Indexed on: 25 Jan '17Published on: 25 Jan '17Published in: Arthritis Care & Research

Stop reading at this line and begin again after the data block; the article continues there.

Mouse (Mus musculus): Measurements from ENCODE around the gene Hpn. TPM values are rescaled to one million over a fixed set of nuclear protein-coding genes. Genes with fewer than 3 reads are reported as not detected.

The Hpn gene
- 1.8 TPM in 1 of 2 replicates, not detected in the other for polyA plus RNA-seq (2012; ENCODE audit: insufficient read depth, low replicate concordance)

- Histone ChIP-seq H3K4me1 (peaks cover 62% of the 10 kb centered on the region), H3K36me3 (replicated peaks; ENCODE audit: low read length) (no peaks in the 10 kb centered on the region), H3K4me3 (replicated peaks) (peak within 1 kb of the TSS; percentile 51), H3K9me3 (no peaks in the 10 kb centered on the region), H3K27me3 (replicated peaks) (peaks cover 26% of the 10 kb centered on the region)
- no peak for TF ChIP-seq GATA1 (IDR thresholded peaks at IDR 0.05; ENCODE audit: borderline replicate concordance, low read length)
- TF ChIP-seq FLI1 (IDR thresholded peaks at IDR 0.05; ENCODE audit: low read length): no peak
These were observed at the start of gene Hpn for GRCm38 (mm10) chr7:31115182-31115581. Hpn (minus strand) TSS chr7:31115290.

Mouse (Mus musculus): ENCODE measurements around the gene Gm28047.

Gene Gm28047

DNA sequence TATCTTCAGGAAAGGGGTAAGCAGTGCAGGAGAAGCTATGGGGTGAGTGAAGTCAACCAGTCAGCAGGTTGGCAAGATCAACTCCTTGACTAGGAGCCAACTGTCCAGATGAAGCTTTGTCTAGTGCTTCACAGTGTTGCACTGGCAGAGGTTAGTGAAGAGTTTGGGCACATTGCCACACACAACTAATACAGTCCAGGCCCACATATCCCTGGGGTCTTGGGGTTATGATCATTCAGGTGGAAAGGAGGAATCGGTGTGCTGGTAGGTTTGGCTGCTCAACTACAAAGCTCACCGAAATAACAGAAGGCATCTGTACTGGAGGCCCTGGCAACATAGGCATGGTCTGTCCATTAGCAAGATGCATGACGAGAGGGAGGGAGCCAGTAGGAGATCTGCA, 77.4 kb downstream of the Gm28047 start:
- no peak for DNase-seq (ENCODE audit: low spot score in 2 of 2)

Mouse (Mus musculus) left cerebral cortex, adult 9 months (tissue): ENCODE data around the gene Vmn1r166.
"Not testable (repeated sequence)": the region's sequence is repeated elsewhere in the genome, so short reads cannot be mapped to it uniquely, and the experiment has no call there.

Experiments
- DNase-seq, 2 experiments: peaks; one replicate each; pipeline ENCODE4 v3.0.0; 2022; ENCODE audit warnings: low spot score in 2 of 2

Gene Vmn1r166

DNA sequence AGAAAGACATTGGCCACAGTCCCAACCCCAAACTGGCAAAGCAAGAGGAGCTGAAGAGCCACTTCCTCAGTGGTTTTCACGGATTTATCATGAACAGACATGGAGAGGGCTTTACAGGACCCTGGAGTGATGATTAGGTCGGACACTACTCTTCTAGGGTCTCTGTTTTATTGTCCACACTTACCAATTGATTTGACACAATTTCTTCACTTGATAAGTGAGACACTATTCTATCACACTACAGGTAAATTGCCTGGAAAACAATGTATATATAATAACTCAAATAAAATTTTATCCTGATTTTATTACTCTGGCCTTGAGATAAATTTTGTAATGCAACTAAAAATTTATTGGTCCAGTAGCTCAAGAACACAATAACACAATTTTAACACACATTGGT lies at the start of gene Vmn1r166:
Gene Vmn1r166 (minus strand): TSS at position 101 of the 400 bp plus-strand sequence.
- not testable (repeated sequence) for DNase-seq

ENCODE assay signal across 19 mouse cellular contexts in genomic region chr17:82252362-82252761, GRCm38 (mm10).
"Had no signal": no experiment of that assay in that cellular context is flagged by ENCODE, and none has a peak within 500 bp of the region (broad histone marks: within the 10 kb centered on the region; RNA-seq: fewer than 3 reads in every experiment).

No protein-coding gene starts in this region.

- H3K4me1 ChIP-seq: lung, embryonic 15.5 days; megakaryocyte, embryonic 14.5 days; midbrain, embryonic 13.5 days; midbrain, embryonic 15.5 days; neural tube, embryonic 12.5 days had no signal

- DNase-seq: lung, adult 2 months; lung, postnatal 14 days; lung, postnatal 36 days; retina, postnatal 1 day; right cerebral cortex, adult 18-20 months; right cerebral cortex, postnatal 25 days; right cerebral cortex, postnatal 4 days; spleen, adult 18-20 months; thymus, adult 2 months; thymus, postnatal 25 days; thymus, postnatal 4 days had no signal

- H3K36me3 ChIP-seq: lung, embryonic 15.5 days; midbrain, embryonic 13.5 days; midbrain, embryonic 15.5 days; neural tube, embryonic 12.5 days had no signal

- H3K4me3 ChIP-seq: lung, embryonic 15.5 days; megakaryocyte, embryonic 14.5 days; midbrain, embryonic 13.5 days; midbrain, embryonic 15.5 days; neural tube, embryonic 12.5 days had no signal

To explore gout self-management and associated challenges and solutions in African-Americans.We conducted semi-structured interviews with 35 African-Americans veterans with gout, who received healthcare at Birmingham or Philadelphia Veterans Affairs (VA) medical centers, had filled urate-lowering therapy (ULT; most commonly allopurinol) for at least 6 months and had ULT a medication possession ratio ≥80%. The interview protocol was constructed to explore key concepts related to gout self-management, including: initial diagnosis of gout, beginning medical care for gout, the course of the gout, ULT medication adherence, dietary strategies, comorbidity and side effects, and social support.35 African-American veterans with gout who had ≥80% ULT adherence (most commonly, allopurinol) were interviewed at Birmingham (n=18) or Philadelphia (n=17) VA medical centers. Mean age was 65 years, mean BMI 31.9 kg/m(2) , 97% had hypertension, 23% coronary artery disease and 31% renal failure. The main themes motivating African-American veterans to better gout self-management were: fear of pain; adherence to medications, self-discipline, lifestyle changes, information gathering and developing a positive outlook. Birmingham participants more frequently revealed skipping gout medications. More Philadelphia participants discussed lifestyle/diet changes to prevent gout flares, indicated limiting social activities that involved drinking, and sought more information about gout self-management from health care providers and Internet sources.Identified themes, including cultural differences by site, led to the development of a patient-centered intervention to improve gout self-management in African-American men with gout. This article is protected by copyright. All rights reserved.